This week, Secretary Solis and Dr. Jill Biden, wife of the Vice-President and a community college professor, are on a tour of community colleges in Ohio, Kentucky, Virginia, Tennessee, and North Carolina. They’re highlighting President Obama’s proposal to create an $8 billion Community College to Career Fund (CC2C) that will help fulfill the President’s goal of training and placing 2 million Americans in jobs through community college and employer partnerships.
In the Minneapolis area on Tuesday, I had an opportunity witness what can be accomplished when community colleges, workforce development agencies, local employers, and non-profit organizations work together – with a little help from the Labor Department. In 2010, Hennepin Technical College received a $2.6 million grant from DOL that allowed them to partner with local non-profits like HIRED and employers like E.J. Ajax Metal Stamping to design certificate programs in advanced and precision manufacturing, plastics, welding, and for the health care sector.
Building on an existing “M-Powered” program, Hennepin Tech now provides opportunities for people from all walks of life to learn valuable skills and earn stackable credentials. Hennepin Tech’s programs are designed so that students can be work-ready in 9 to 12 months with no previous experience. Students can start entry-level jobs while earning additional certifications at the college that prepare them to move up the career ladder.
But the innovative and effective programming instituted at Hennepin Tech is only part of the story. During my tour, I had the opportunity to meet several people whose lives give testimony to opportunities the President’s community college proposal could offer to workers across the country. Althea used to cut sugar cane, and her family told her to take any job she could get. Instead, she enrolled in the M-Powered program and later got an entry-level job at E.J. Ajax. Now she’s become a supervisor at the company. “The people here are my family,” said Althea. “I could have never imagined working in this field, but now I am – and we need more women!”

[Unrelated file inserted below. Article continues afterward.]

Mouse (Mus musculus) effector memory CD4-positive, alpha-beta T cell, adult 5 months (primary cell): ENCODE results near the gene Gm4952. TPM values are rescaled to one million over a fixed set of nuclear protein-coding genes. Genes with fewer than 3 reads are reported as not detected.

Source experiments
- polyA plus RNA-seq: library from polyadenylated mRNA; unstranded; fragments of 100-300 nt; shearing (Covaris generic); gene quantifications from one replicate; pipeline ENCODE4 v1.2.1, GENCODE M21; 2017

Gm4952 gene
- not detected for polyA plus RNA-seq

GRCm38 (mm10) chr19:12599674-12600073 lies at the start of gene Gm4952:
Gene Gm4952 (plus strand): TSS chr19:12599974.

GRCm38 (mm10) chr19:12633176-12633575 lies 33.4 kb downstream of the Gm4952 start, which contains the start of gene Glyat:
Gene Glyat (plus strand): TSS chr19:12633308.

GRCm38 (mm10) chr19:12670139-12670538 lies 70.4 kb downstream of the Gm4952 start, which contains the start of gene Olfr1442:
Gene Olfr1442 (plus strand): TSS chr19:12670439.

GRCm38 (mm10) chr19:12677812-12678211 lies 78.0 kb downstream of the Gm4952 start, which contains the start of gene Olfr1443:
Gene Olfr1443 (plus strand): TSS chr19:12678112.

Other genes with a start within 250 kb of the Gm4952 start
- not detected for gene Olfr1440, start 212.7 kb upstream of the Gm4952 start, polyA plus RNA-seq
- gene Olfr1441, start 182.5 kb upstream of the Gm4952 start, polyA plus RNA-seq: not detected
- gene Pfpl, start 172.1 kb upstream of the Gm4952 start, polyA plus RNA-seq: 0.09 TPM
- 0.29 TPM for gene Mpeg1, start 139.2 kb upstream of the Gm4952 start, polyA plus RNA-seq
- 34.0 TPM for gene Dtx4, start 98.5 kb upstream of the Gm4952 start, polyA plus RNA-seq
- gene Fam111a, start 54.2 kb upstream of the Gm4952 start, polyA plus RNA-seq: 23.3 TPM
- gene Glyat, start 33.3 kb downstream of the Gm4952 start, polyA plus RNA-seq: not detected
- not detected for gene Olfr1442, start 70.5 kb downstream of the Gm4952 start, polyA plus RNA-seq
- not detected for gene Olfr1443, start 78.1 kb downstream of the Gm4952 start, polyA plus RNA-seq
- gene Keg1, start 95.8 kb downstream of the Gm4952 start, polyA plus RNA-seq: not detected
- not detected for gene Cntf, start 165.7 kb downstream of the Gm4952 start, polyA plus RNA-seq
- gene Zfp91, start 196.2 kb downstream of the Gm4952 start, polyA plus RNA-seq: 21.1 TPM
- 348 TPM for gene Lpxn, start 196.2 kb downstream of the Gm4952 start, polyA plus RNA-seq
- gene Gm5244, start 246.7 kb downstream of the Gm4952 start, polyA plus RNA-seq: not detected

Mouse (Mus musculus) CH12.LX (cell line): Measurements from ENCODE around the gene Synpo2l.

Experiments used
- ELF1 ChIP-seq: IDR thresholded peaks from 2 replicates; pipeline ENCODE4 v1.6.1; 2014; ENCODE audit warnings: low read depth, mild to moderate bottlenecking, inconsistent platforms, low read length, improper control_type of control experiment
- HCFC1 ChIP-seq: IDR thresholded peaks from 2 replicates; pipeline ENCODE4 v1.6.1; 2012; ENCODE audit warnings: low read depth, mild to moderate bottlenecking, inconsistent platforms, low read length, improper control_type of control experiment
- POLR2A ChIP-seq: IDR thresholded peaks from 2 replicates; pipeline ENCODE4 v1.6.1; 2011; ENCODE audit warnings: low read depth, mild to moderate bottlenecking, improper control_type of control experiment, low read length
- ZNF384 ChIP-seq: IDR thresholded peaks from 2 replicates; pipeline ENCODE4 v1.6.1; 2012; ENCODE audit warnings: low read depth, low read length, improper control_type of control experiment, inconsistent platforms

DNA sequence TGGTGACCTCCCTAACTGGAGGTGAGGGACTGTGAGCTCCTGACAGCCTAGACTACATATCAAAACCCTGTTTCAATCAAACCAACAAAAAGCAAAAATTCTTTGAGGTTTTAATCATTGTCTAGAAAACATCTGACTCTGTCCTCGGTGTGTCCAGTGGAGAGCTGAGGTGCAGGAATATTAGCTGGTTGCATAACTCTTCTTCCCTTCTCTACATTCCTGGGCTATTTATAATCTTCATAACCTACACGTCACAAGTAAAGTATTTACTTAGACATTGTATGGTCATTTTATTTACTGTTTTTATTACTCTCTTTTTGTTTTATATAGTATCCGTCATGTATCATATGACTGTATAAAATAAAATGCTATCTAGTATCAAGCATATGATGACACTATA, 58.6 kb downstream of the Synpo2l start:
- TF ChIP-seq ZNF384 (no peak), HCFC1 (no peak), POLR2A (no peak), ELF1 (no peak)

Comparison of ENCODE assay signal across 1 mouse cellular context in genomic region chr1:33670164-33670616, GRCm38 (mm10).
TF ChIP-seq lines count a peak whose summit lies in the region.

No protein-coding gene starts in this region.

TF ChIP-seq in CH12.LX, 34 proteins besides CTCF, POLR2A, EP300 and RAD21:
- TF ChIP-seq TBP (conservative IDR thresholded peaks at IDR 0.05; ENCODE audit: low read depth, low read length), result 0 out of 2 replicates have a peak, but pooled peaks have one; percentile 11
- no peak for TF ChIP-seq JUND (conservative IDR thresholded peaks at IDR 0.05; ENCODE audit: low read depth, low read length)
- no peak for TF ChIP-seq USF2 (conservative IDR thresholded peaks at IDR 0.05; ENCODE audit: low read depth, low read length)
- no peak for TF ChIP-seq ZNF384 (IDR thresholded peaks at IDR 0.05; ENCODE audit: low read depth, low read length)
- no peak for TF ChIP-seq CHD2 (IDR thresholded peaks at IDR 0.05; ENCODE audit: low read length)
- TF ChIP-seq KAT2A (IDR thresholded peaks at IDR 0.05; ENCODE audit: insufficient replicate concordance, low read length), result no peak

Three years ago, Nancy was in the middle of serving a four-year sentence in a Minnesota prison. That’s where she met Joe Mulford, the Dean of Customized Training at Hennepin Tech, who got her involved with M-Powered. Now a full-time employee of a local machining company, she is continuing her education at Hennepin Tech in hopes of learning additional skills and earning credentials to advance her career. “I’ve held this job for almost two years now – the longest I’ve ever had one,” Nancy told us. “The job has given me a living, it’s given me pride, and it’s helped me for the first time be a mother to my two kids.”
Stories like Althea’s and Nancy’s are the reason Secretary Solis and Dr. Biden are out this week highlighting similar work being done by community colleges in states from the Mid-West to the South. Community colleges are vital contributors to a 21st century American economy that is built to last.
The President has proposed a historic investment to help those colleges expand their capacity and partner with local employers to create innovative programs. These programs help job seekers from all walks of life gain the skills, competencies, and credentials needed to pave the way to a middle-class career. The Labor Department is proud to be a partner in this important effort.
I encourage you to return to this blog to learn more about the Secretary’s and Dr. Biden’s bus tour throughout the week! You can also follow the tour on Twitter using the hashtag #CCTour.